All in World & Nation

OP-ED: Flying While Black: Stop the U.S. Congress from Raising Air Travel Taxes

“The tax, known as the passenger facility charge, is a locally enforced but federally authorized fee that every passenger must pay at U.S. commercial airports. Nearly every airport in America charges it. The fee is currently set at $4.50 per person per leg of a trip. Legislation has been introduced that would remove that cap, allowing airports to charge any amount they want.”

AT&T Foundation Makes $300,000 Contribution to George W. Bush Institute

"We applaud the George W. Bush Institute for being visionaries in education, and for their steadfast advocacy for smart policies that keep us accountable to our next generation,” said Texas State Rep. Morgan Meyer, who serves on the Texas House Committee on Public Education. “There's no doubt that leaders across our state and our nation should make providing quality education for every child a legacy because it's an issue that impacts our families, our communities and our future." 

Why Would HUD Gut Its Own Disparate Impact Rule?

HUD proposed a new rule that would expand the disparate impact rule into a five-step process that would shift the burden of proving discrimination nearly exclusively to plaintiffs. By proposing that third parties test practices against algorithms to determine fairness, defendants in fair housing cases could later move for dismissal and/or be shielded from liability.

How to Be an Anti-Racist, according to Ibram X Kendi

“A combination of memoir and extension of [Kendi’s] towering Stamped from the Beginning... Never wavering... Kendi methodically examines racism through numerous lenses: power, biology, ethnicity, body, culture, and so forth... This unsparing honesty helps readers, both white and people of color, navigate this difficult intellectual territory... Essential.”

Waters Statement on HUD’s Move to Weaken Protections Against Housing Discrimination

“HUD’s announcement that it plans to weaken the disparate impact standard is part of a series of efforts by the Trump Administration to dismantle key civil rights protections in this country, including Secretary Carson’s refusal to implement the Affirmatively Furthering Fair Housing rule and HUD’s cruel proposal to terminate housing benefits for families with mixed-immigration status.”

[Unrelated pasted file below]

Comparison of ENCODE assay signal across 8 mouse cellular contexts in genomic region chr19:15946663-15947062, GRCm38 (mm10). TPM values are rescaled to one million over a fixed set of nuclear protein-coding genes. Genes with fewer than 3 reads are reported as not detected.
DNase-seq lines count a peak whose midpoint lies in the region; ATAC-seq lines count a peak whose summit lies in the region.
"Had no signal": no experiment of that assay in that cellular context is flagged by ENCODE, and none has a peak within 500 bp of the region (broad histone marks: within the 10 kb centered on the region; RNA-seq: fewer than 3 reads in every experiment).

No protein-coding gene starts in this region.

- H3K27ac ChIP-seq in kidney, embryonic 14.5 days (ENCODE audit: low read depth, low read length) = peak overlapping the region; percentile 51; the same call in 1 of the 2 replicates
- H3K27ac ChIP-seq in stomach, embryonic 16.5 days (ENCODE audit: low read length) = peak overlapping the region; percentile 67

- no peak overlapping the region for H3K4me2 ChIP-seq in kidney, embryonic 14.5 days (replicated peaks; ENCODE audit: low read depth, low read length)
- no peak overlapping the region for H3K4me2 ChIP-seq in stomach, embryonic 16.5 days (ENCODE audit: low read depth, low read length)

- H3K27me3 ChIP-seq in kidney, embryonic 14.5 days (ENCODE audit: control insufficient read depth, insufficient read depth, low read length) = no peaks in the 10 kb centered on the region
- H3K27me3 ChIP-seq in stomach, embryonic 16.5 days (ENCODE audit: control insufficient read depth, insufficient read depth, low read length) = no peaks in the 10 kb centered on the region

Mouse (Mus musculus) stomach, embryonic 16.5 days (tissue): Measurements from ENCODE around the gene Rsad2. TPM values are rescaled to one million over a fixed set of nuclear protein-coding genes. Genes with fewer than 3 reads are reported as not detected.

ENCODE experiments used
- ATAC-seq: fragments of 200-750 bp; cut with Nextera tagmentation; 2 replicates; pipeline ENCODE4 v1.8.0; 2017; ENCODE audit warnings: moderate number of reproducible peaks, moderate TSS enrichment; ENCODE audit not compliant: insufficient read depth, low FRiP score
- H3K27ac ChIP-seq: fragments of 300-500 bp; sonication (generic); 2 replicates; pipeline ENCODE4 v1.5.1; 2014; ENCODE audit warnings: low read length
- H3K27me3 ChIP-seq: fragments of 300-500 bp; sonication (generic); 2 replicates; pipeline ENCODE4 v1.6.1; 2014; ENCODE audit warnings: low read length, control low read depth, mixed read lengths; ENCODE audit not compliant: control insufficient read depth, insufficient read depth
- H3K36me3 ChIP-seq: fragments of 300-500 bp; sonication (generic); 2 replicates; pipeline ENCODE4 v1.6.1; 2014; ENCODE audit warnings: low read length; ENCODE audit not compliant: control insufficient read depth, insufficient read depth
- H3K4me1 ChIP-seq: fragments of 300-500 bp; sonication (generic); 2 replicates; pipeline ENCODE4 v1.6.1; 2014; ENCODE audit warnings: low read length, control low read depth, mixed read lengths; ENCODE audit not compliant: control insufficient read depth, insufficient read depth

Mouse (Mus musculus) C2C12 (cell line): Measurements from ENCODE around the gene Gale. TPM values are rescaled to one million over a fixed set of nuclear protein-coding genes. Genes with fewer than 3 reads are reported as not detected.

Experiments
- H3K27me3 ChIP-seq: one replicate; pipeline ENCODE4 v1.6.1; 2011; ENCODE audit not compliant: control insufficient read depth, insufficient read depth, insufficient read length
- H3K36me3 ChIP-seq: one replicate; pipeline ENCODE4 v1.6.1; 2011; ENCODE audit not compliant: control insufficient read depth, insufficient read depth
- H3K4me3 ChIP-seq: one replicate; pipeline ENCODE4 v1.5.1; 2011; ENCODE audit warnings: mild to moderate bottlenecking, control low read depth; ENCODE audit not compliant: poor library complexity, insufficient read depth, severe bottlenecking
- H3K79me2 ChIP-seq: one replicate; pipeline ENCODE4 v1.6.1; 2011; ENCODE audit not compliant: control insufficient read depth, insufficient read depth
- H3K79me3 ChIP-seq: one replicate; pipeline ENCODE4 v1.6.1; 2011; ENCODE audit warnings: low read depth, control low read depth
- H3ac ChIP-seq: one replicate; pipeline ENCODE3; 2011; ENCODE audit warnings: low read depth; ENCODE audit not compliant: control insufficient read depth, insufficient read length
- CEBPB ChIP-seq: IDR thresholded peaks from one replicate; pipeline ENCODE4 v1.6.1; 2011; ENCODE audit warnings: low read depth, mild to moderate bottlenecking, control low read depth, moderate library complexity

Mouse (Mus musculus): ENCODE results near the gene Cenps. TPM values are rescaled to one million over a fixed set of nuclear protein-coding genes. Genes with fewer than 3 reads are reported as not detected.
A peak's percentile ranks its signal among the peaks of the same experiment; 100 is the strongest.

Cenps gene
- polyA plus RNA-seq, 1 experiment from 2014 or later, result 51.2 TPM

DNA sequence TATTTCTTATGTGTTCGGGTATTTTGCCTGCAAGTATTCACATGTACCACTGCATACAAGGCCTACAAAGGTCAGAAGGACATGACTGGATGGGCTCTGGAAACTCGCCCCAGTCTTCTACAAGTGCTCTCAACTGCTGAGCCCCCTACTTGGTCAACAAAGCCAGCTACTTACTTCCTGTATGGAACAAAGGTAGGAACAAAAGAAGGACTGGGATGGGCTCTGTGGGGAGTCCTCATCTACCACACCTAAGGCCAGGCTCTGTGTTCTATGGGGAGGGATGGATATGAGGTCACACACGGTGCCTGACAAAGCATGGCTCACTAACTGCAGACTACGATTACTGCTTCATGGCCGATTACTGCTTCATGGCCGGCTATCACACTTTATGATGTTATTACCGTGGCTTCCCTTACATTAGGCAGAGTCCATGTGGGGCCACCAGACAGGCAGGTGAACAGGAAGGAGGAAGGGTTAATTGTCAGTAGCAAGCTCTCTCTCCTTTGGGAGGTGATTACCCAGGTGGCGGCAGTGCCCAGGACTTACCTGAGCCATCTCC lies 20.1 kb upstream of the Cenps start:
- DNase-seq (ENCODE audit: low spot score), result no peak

COMMENTARY: America’s Racial Wealth Gap Could Cost Economy $1.5 Trillion

“Black families are underserved and overcharged by institutions that can provide the best channels for saving,” states the McKinsey Global Institute (MGI) report, The economic impact of closing the racial wealth gap. “For instance, banks in predominantly black neighborhoods require higher minimum balances ($871) than banks in white neighborhoods do ($626). Unsurprisingly, 30% of Black families are underserved by their banks, and 17% are completely disconnected from the mainstream banking system because of a lack of assets and a lack of trust in financial institutions.”  

Ben Crump Law Will Continue to Seek Justice for Wronged Individuals With New Sacramento Office

With the aim of more effective activism to promote individual and social justice in America, renowned civil rights advocate and personal injury attorney Ben Crump is announcing the launch of a new Northern California office. Prominent Sacramento attorney Mark T. Harris will lead the newest office of Ben Crump Law PLLC, which is well known for its work representing the families of victims of police violence including Stephon Clark and Pamela Turner, among others.

Educator Spotlight: Donald Hense

Three-quarters of the students enrolled in Friendship schools in D.C. are from Wards 7 and 8, the city’s two poorest areas, and nearly all are African-American. Their achievement is reflected in their continuous improvement on standardized tests. Most recently, Donald Hense and his team celebrated, when five of Friendship’s 12 D.C. schools were rated Tier 1 by the Public Charter School Board – the highest of three ratings a charter school can earn.

COMMENTARY: Tough Decision

Everyone can second guess, talk about what should have happened or what they would have done. You see, it’s difficult to make decisions that impact thousands, but that’s what leaders have to do. That’s what Delta Sigma Theta Sorority president Beverly E. Smith did when she announced that the convention would come to an end at noon on the third day of the five-day convention. 

Driving While Black: Police Continue to Profile, Stop and Search African American Drivers

“What’s particularly damning about this data is that police were more likely to search Black people than white people yet found contraband in only 41 percent of searches of Black people compared to 72 percent of the searches of white people,” said American Civil Liberties Union Attorney Carl Takei. “In other words, the police have a pattern of stopping and searching Black people in circumstances where they would simply let white people go.